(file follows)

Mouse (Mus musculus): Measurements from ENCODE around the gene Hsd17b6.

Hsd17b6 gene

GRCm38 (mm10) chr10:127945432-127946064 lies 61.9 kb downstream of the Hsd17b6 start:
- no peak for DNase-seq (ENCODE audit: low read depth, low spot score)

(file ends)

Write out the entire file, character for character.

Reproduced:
Mouse (Mus musculus): Measurements from ENCODE around the gene Hsd17b6.

Hsd17b6 gene

GRCm38 (mm10) chr10:127945432-127946064 lies 61.9 kb downstream of the Hsd17b6 start:
- no peak for DNase-seq (ENCODE audit: low read depth, low spot score)